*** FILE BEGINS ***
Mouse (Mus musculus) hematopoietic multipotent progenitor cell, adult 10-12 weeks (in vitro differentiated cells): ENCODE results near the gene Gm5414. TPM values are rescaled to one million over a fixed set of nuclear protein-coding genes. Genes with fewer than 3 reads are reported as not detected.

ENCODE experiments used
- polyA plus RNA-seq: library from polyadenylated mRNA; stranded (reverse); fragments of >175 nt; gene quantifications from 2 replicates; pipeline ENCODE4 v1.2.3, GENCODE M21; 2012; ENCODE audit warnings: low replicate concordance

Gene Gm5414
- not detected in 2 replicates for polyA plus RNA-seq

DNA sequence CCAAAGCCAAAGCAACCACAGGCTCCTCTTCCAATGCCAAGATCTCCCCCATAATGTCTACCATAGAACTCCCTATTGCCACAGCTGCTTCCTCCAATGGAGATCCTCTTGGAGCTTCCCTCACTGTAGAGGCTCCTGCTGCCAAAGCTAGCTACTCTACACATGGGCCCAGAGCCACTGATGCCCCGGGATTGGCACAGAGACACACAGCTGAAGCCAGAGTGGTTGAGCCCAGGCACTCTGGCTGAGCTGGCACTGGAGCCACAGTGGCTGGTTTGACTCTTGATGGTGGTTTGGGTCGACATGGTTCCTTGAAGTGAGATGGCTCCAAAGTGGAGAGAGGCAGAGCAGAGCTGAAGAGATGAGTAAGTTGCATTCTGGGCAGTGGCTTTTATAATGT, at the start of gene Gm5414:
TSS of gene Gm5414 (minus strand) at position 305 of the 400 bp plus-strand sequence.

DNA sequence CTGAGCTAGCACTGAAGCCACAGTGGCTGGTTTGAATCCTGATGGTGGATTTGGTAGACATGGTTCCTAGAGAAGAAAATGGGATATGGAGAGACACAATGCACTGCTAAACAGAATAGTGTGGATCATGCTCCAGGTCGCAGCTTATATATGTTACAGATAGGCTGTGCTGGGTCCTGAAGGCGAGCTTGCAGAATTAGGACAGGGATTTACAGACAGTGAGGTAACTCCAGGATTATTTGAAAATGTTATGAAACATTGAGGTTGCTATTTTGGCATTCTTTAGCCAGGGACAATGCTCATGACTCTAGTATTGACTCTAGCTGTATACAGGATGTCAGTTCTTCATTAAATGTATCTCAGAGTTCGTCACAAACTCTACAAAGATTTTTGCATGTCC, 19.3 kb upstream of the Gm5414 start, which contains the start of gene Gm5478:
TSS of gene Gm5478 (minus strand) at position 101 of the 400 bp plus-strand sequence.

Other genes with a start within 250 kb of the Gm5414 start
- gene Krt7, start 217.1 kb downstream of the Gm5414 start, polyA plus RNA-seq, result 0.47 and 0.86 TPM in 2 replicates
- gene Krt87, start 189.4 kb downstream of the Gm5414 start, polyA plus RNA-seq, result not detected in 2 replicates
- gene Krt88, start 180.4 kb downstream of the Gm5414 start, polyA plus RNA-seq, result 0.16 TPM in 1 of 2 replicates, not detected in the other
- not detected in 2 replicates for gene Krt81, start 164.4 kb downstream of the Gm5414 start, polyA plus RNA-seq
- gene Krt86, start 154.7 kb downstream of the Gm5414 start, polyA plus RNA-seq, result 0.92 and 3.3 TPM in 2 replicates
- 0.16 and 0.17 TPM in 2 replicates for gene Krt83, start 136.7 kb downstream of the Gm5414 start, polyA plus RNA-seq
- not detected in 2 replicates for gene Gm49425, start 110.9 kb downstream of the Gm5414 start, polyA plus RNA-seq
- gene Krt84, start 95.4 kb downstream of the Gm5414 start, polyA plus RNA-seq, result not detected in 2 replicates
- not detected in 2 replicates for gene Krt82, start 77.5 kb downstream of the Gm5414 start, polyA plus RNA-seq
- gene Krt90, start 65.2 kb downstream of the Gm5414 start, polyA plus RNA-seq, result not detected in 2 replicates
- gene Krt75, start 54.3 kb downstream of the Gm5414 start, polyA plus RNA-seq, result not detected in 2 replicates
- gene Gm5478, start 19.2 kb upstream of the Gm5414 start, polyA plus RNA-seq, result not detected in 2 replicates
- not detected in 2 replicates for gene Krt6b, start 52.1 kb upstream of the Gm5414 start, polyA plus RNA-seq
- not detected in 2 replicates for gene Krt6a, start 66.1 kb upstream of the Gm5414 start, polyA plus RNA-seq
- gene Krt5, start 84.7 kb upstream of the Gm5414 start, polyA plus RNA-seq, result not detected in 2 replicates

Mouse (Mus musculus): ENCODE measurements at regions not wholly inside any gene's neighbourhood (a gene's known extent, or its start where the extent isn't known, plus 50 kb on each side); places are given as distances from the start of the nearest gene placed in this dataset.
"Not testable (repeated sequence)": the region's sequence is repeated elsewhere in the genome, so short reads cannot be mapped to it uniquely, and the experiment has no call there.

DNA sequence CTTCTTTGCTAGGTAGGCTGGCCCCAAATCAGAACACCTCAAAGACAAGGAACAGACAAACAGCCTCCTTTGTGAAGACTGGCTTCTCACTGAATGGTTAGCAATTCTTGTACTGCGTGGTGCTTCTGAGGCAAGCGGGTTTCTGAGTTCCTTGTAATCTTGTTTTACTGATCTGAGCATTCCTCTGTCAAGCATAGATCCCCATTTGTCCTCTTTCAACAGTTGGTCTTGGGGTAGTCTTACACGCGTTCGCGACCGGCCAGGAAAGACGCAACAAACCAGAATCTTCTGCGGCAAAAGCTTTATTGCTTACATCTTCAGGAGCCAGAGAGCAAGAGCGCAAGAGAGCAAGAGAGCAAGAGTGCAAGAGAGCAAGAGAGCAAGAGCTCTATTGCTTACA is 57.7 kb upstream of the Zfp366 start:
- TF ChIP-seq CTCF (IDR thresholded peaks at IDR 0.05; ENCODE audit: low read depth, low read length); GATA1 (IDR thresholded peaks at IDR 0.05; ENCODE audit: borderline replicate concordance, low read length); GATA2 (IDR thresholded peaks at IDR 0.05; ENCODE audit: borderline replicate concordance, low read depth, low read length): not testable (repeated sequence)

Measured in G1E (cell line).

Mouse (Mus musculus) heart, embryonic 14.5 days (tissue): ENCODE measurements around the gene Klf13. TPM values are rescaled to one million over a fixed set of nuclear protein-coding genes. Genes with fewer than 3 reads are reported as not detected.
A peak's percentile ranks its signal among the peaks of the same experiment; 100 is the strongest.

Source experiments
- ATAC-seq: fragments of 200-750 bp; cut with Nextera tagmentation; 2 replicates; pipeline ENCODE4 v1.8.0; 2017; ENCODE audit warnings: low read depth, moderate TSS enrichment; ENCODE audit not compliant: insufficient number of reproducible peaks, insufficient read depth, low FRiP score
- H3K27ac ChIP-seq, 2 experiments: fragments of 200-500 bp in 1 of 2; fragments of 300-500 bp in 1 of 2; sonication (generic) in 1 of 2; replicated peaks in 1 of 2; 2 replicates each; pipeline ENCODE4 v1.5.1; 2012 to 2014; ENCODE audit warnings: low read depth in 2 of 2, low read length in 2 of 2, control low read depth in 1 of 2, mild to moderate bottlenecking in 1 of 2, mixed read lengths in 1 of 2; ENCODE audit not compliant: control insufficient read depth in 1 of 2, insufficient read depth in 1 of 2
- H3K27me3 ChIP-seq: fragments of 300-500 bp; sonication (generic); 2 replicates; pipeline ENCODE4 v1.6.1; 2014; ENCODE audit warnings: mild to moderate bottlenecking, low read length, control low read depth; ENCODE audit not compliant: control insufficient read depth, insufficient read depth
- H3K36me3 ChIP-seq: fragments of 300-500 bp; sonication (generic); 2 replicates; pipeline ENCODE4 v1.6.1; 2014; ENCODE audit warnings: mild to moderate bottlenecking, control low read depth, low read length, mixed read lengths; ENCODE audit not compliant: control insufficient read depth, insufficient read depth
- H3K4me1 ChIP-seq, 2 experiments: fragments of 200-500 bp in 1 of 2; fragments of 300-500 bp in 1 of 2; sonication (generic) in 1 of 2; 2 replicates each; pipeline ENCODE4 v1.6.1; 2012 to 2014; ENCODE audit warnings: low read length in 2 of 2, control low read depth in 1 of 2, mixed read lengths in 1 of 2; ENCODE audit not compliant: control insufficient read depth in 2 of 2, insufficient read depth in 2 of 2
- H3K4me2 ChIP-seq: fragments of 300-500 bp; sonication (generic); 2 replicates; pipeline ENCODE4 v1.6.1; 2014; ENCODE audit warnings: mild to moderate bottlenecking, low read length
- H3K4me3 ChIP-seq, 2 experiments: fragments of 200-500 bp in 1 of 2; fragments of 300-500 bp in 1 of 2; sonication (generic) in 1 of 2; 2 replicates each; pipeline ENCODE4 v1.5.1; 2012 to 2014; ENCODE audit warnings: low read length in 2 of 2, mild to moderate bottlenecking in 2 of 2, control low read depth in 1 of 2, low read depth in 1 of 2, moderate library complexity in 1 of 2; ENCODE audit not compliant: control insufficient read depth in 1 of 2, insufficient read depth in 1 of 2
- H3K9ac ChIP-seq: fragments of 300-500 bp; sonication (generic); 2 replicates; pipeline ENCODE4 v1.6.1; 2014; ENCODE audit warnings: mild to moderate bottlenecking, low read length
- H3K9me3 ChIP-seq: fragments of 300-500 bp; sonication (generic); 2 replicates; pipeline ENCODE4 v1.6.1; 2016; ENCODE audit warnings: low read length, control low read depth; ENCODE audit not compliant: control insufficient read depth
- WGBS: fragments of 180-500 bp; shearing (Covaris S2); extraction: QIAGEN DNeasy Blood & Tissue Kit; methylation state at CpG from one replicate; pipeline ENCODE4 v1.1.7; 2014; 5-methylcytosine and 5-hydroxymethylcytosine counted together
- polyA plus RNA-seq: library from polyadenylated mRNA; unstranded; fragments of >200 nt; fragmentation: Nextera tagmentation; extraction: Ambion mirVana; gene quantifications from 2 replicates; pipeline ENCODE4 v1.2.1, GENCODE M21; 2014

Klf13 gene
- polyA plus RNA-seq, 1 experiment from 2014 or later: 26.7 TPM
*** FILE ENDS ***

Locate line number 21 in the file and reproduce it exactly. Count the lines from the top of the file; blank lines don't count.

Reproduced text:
- gene Krt75, start 54.3 kb downstream of the Gm5414 start, polyA plus RNA-seq, result not detected in 2 replicates